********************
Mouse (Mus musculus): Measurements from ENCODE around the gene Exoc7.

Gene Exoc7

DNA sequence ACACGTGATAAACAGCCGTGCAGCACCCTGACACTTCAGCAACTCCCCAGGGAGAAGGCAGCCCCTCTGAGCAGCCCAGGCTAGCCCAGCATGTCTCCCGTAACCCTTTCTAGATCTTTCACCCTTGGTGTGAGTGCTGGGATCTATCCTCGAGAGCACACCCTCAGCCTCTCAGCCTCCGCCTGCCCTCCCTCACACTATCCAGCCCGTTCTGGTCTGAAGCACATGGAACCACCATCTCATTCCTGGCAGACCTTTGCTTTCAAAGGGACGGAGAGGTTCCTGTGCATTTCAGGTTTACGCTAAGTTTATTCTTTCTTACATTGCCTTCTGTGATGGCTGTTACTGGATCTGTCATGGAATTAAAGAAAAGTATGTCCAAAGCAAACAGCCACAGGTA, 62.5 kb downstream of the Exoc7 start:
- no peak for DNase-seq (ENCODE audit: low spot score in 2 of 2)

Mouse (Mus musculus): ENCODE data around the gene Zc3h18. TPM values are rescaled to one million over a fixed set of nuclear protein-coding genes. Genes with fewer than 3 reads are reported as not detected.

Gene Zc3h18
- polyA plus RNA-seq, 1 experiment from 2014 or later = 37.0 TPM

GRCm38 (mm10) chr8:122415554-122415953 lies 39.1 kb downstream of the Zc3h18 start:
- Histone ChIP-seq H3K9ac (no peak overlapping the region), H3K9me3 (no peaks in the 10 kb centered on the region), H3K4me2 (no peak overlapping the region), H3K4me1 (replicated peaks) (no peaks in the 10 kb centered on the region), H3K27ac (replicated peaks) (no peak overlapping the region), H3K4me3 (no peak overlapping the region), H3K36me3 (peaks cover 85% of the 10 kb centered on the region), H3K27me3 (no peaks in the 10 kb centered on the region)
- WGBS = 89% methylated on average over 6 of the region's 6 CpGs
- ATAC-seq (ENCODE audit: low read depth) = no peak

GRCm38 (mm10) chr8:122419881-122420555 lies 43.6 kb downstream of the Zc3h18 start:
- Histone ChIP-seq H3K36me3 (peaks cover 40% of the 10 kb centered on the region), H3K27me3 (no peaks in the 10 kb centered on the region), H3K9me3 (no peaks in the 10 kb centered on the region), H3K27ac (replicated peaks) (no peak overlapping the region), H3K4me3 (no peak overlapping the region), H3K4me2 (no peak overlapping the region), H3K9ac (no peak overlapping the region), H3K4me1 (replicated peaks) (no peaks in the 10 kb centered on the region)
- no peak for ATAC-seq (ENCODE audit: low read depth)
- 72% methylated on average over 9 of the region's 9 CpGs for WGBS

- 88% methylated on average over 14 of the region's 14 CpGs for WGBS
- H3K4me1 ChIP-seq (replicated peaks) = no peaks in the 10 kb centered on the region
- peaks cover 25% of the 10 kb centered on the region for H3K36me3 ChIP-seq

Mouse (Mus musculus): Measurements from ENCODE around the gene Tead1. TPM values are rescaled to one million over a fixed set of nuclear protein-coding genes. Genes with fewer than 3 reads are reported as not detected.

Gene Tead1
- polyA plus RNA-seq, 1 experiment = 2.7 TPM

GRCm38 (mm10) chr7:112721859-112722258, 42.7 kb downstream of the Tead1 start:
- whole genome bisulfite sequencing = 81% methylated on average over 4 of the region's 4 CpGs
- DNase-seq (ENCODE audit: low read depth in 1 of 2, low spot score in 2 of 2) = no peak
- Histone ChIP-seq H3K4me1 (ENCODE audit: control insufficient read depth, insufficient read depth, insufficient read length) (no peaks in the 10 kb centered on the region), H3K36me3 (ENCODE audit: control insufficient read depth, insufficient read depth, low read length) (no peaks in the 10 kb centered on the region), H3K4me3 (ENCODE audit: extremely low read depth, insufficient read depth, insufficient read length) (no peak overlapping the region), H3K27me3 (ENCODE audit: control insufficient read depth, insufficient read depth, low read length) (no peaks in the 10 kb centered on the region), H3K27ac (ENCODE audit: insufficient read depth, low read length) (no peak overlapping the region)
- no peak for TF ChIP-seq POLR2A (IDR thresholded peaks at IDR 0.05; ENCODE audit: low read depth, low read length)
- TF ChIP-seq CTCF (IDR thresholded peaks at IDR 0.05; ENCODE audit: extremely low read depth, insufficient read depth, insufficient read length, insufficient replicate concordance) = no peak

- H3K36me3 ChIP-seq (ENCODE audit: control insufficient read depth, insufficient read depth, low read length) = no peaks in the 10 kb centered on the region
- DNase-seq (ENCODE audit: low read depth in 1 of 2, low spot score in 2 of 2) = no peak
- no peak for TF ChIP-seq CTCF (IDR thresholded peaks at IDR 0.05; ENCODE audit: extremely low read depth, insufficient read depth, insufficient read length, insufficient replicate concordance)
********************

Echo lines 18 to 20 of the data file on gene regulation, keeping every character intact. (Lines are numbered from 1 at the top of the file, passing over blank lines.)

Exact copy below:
- peaks cover 25% of the 10 kb centered on the region for H3K36me3 ChIP-seq

Mouse (Mus musculus): Measurements from ENCODE around the gene Tead1. TPM values are rescaled to one million over a fixed set of nuclear protein-coding genes. Genes with fewer than 3 reads are reported as not detected.

Gene Tead1